Earlier this week, the Government of Victoria responded favourably to a state-wide review of access to justice. Implementation would take it into the front rank of jurisdictions implementing an online approach to legal assistance and online dispute resolution – though there are, no doubt, some uncertainties to be resolved.
In the field of online provision, the Victorian Labour Government made the following commitments:
- to create Victoria Legal Aid (VLA) as the main online gateway to services and advice. VLA should become the main ‘entry point for information on legal issues and services in Victoria’ with an expanded website which will ‘become the primary entry point for online information about legal issues and services in Victoria. The website should feature a live web-chat service, a comprehensive service directory, other interactive diagnostic tools where appropriate, and information in a wide range of languages and in accessible formats. It should be integrated with Victoria Legal Aid’s Legal Help telephone line.’ The Legal Help telephone line supporting the website should be expanded. VLA should continue to explore the ways in which technology can support its role.
- VLA to lead online triage development on intake: ‘Victoria Legal Aid should lead work, in collaboration with other service providers, to improve referral pathways between service providers, courts, and tribunals. This work should include expanding access to online booking systems to community legal centres, improving the transparency of eligibility criteria across the legal assistance sector, and developing an online database of available services that can be accessed by service providers, courts, and tribunals.’
- Improvement to tribunals with ‘financial support to the Victorian Civil and Administrative Tribunal to fully implement the recommendations of the Tribunal’s customer service review and better utilise online technology to provide more accessible, user-focused, and responsive administrative services.’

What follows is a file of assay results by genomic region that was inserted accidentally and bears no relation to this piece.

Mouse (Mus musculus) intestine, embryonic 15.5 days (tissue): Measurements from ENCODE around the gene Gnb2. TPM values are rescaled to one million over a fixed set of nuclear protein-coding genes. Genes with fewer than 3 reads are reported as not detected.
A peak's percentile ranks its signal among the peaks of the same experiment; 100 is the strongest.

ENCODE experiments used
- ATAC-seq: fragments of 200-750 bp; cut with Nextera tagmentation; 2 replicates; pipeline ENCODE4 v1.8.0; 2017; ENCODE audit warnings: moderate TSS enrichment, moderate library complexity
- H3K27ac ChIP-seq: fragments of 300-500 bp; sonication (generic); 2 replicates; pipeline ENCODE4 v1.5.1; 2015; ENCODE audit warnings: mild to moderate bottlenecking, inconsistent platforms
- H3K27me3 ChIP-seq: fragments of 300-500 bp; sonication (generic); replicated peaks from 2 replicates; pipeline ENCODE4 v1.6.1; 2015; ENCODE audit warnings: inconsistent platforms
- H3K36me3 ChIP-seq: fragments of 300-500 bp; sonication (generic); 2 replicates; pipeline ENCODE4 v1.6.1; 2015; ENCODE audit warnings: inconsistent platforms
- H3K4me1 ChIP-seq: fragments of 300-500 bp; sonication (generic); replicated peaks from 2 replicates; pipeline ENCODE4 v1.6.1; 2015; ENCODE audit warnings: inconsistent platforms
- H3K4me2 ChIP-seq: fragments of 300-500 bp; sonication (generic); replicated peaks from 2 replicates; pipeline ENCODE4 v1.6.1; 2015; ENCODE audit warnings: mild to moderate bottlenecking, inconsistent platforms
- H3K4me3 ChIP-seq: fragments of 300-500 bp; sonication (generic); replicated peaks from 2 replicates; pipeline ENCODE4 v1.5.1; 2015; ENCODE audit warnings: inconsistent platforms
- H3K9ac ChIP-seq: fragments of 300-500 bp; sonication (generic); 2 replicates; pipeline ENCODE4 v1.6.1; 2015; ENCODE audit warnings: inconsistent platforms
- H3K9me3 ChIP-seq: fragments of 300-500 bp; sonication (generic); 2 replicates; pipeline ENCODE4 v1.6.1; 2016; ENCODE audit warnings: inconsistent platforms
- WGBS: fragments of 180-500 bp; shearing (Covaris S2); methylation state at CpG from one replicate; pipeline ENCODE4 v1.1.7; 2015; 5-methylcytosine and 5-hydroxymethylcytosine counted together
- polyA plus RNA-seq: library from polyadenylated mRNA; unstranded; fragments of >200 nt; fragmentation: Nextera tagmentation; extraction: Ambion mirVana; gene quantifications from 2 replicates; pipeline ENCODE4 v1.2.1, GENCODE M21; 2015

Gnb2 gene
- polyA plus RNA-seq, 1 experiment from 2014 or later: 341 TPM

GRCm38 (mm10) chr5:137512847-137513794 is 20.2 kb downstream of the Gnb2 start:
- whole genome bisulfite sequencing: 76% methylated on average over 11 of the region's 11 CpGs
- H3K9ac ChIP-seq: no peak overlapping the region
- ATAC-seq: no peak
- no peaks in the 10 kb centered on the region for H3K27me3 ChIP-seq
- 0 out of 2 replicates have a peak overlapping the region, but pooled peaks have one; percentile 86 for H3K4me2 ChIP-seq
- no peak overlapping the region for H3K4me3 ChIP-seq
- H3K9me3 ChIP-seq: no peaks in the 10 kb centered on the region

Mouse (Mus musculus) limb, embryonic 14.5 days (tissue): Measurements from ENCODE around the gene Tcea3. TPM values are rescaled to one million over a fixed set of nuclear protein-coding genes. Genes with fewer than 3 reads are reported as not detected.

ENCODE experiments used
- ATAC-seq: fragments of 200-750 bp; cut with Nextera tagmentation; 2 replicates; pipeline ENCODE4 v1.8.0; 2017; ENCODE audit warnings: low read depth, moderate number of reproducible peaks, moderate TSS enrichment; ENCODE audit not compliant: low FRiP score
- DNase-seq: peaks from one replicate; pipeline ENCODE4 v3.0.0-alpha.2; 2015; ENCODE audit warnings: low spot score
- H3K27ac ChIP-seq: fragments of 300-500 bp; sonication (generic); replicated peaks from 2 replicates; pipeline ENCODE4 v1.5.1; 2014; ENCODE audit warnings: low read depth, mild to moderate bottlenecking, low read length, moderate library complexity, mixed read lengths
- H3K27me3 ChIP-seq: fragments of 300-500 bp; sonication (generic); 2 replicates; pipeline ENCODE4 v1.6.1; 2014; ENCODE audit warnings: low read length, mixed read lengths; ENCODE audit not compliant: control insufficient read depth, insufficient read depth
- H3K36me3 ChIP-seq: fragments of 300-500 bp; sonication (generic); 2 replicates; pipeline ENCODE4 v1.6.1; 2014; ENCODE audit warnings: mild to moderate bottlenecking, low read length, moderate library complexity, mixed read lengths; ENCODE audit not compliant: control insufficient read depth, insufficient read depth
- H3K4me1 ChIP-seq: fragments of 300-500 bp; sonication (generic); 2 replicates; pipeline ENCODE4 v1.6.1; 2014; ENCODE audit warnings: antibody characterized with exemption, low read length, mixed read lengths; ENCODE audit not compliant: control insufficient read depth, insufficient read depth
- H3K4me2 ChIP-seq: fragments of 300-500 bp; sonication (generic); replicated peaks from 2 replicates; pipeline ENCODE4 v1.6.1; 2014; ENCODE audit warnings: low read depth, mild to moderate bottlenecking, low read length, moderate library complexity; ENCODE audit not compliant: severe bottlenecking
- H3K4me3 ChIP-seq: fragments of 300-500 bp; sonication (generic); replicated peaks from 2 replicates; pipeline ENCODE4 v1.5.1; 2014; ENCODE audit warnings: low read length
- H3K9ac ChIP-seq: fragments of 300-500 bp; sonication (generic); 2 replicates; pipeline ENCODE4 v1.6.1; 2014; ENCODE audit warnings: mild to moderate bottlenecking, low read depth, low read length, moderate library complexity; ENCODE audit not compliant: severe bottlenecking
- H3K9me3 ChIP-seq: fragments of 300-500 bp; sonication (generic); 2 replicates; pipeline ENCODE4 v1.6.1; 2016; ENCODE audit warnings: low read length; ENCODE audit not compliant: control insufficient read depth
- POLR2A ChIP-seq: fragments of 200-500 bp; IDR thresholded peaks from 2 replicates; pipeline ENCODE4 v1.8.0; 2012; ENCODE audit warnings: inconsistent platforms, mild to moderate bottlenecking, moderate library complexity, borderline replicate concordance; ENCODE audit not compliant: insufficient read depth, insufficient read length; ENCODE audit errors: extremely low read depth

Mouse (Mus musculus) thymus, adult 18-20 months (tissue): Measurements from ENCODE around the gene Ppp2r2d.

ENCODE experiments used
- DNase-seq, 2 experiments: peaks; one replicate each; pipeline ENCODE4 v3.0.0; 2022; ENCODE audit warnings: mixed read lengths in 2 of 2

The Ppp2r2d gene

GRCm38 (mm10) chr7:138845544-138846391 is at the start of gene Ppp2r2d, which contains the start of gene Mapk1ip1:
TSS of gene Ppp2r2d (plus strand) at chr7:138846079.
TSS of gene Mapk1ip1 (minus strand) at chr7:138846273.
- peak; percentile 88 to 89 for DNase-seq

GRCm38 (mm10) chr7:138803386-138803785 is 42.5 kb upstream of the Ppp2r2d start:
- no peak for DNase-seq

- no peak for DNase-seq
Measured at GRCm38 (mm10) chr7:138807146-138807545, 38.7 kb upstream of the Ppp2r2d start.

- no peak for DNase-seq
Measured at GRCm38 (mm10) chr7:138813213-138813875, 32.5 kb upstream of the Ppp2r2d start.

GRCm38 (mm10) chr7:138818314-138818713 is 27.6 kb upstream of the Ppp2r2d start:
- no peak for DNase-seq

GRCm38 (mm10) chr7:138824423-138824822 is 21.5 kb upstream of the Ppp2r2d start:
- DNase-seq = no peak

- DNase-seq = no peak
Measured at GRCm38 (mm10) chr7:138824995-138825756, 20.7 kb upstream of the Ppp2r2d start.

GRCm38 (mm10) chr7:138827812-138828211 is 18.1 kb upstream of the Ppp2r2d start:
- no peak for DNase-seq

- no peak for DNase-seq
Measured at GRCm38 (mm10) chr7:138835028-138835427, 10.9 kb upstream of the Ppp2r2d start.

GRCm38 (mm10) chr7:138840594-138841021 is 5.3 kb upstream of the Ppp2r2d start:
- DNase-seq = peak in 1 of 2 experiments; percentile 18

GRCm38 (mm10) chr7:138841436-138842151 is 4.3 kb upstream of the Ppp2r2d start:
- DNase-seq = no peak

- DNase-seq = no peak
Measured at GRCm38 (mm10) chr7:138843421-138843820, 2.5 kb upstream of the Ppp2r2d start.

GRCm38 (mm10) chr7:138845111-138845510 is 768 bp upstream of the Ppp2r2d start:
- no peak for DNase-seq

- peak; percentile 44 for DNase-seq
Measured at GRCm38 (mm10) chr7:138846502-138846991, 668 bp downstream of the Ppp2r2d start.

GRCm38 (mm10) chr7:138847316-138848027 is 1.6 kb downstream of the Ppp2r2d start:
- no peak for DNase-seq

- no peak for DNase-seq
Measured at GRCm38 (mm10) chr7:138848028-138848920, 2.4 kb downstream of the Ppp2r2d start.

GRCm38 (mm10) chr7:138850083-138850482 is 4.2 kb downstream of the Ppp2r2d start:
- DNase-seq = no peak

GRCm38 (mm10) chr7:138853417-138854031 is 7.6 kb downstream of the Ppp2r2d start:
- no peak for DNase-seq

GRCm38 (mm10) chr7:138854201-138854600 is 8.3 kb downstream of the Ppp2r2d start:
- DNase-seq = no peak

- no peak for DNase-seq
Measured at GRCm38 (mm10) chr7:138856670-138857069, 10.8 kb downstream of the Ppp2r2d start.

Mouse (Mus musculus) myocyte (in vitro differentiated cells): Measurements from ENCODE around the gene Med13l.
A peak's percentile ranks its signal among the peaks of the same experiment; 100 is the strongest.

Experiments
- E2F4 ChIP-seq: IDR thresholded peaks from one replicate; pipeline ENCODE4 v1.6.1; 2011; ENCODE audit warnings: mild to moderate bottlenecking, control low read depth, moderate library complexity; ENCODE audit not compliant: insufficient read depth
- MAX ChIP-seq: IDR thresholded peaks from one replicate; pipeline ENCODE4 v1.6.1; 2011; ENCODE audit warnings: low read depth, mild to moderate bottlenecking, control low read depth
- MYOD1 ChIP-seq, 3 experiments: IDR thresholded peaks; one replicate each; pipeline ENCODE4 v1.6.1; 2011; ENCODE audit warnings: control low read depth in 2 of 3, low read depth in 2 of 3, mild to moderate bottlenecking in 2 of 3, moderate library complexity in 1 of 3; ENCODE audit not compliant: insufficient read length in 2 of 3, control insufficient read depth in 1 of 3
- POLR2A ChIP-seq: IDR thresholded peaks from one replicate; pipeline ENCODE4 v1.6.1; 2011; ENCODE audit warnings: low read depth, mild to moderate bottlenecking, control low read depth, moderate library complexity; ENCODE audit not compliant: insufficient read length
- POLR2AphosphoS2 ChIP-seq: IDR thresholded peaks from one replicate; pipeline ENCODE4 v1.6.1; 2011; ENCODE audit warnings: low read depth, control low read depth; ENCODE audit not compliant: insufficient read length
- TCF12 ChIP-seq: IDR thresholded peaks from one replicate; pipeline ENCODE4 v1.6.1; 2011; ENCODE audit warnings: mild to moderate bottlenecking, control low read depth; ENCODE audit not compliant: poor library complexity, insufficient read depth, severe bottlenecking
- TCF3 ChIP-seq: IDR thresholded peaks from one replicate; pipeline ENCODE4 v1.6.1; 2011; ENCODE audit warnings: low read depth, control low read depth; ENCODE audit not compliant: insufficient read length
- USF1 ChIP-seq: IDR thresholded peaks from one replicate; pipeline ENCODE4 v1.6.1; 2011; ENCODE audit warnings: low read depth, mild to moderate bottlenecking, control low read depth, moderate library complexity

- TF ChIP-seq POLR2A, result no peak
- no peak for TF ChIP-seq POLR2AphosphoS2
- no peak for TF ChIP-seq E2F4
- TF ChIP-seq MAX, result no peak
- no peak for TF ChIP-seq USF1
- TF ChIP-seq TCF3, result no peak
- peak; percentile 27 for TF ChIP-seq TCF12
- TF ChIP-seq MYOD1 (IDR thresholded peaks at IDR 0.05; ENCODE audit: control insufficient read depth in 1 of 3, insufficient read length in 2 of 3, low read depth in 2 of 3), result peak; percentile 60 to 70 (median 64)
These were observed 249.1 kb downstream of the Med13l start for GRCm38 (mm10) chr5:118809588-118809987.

- The creation of an online small claims court, with a commitment to establish ‘an Online Dispute Resolution Advisory Panel with terms of reference to oversee the introduction and evaluation of an online dispute resolution system for small civil claims in Victoria and make recommendations about the possible future expansion of online dispute resolution to other jurisdictions in Victoria; provide pilot funding, and, subject to evaluation, ongoing funding, for the development and the implementation of a new online system for the resolution of small civil claims in Victoria; and introduce legislation to facilitate the use of the new online system for the resolution of small civil claims.
There are some recommendations whose impact and intent are difficult for an outsider to gauge. VLA gets two more legal practitioner board members and one with experience of public administration. You might have thought that someone with a knowledge of technology would be handy. Does this reform reflect some form of trade off with the Law Society? And only a deep insider will know the deeper meaning of the Managing Director being kicked off the board and becoming a Chief Executive Officer ‘to ensure clarity of roles and reporting lines’ or, indeed, the significance of ‘The Victorian Government should seek amendments … to require Victoria Legal Aid to publicly report its expenditure and organisational performance against indicators approved by the Attorney-General (at least on a quarterly basis) to improve the transparency of its operations.’
The VLA, as one would expect, welcomed the government’s response to the review as ‘a very welcome commitment to improve access to justice for all Victorians particularly the most disadvantaged and vulnerable in our community’ though it did observe that ‘this announcement won’t solve every problem in the justice system but it certainly helps’.
The key thing is the money. The Government announced a total increase in the budget of Aus$34.7m (GBP20m, US$26m) with Aus$800,000 (GBP465,000, US$600,000) for a pilot online dispute resolution service. Attorney General Martin Pakula was expansive, “This will help break down the barriers for many Victorians, particularly those who face significant disadvantages, so they can access legal services and support when they need them … It will make our legal system fairer and more equitable with better to access to legal information, support and advice.’ . Whatever their impact, observers from England and the US would find such Victo commitment to protect access to justice comforting if it could be expressed in their own countries.